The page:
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  #1  
Old 30th September 2009, 15:09
Brian Brian is offline
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KG40 & Convoy HX.84 November 1940

Hi guys

Perhaps a naive question but I don't know the answer!

One of the ships in Convoy HX.84 bombed by KG40 was the Swedish freighter Vingaland, damaged on 8 November. She was sunk the following day by an Italian submarine.

The question is - why was this vessel, from a neutral country, sailing with a British convoy?

Cheers
Brian
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Old 30th September 2009, 15:49
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Nick Beale Nick Beale is offline
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Re: KG40 & Convoy HX.84 November 1940

IIRC from books I've read on the Battle of the Atlantic, I don't think that was unique but you could check the composition of convoys of the period at http://www.convoyweb.org.uk/ to see whether it was common practice.
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Old 30th September 2009, 16:38
Tony Kearns Tony Kearns is offline
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Re: KG40 & Convoy HX.84 November 1940

Brian,
It was not unusual for neutral Irish shipping to sail in the Atlantic convoys.
regards
Tony K
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Old 30th September 2009, 17:36
Brian Brian is offline
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Re: KG40 & Convoy HX.84 November 1940

Nick & Tony

Thanks for not laughing at the question!!

OK, so were the 'neutral' vessels requisitioned by the British authorities and crewed by the Merchant Navy? Or was there some other arrangement, particularly with Irish vessels? Did these Irish vessels have 'Eire' painted on their sides, etc? Would they have flown the tricolour whilst in convoy?

The reason I ask is that I am interested in Luftwaffe attacks on neutral shipping in 1940, but assume that such ships could hardly be considered 'neutral' if sailing in a British convoy!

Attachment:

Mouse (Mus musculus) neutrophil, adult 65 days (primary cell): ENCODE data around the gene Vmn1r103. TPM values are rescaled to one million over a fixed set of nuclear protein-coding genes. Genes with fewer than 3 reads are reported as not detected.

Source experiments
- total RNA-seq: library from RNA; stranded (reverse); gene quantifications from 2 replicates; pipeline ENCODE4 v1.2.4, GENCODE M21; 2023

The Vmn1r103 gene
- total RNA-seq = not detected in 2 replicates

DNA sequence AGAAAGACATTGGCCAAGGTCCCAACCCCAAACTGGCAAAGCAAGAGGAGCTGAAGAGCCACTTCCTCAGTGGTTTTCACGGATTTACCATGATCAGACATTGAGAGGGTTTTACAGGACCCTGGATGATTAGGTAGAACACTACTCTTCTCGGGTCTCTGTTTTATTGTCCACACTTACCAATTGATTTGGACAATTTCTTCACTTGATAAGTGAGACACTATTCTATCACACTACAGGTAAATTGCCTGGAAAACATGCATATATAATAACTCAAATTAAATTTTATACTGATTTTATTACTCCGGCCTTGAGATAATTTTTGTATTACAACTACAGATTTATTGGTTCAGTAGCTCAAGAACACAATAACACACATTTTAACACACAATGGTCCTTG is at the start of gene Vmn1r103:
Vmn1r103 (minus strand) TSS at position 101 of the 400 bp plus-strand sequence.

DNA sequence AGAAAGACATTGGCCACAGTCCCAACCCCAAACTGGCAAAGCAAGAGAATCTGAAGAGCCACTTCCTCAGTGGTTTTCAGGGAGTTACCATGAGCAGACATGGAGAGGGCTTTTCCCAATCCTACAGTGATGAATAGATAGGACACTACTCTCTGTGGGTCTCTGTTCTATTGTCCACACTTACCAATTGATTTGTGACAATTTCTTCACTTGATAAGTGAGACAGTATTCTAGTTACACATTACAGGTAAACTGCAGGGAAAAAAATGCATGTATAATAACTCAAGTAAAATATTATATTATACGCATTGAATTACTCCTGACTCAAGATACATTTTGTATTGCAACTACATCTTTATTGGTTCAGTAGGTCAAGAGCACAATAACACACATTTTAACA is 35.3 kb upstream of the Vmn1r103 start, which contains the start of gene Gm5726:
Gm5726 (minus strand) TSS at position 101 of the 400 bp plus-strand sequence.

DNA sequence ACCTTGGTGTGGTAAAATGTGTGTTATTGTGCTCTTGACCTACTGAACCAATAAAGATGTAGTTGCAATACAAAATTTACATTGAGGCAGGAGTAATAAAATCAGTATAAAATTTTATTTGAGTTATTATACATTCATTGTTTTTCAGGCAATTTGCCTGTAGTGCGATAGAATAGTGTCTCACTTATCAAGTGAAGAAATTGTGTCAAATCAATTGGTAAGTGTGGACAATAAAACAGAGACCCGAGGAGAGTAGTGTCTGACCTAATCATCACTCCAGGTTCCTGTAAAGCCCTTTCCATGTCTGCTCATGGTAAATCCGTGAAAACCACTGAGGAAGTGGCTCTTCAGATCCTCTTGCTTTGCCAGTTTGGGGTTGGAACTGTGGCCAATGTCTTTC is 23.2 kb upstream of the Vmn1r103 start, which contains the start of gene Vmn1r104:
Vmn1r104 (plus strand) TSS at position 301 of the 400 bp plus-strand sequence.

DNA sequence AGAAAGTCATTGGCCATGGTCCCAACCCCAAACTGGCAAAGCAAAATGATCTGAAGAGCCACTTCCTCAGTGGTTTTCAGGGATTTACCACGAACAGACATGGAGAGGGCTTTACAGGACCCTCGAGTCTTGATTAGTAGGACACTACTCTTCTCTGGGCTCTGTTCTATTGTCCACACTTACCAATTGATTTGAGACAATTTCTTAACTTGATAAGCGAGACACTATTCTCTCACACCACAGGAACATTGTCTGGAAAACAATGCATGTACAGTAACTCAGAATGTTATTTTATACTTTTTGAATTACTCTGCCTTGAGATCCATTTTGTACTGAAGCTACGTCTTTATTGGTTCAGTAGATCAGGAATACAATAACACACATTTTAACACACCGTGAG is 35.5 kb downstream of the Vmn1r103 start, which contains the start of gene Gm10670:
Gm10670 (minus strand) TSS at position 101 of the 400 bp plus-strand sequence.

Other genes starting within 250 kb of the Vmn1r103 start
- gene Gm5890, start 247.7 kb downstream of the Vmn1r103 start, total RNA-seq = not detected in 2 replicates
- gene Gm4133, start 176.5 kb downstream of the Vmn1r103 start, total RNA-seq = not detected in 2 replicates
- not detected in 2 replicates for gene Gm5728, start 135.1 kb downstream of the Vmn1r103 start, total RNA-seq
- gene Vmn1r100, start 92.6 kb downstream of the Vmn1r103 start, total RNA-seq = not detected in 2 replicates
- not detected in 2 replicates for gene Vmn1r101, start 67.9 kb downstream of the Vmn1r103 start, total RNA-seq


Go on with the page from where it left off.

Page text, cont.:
Please enlighten me.

Cheers
Brian
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Old 30th September 2009, 21:26
Stig Jarlevik Stig Jarlevik is offline
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Re: KG40 & Convoy HX.84 November 1940

Brian

Not a naval expert by far, but during WW 2 Sweden was in a tricky situation. To survive we needed to both import and export stuff via ocean vessels. We traded with both Britain and Germany, they were together I believe the two largest trading partners we had. Each arrival and departure had to be negotiated with the two combatant nations. Germany had by that time taken both Denmark and Norway and for us we had to negotiate a safe passage through the so called Skagerak blockade if we wanted to move out into the North Sea and still further away. Then we needed to negotiate a safe passage through British waters as well. Vingaland was part of SOL (Swedish Orient Line) which was a shipping line not connected with Germany and presumably had an easier task negotiating via our Foreign Ministry a safe passage with Britain. These negotiations during the war years never included any promise of a safe conduct, just a permission to pass through certain blockades. Swedish vessels had to take their chances just like every other vessel in a given area.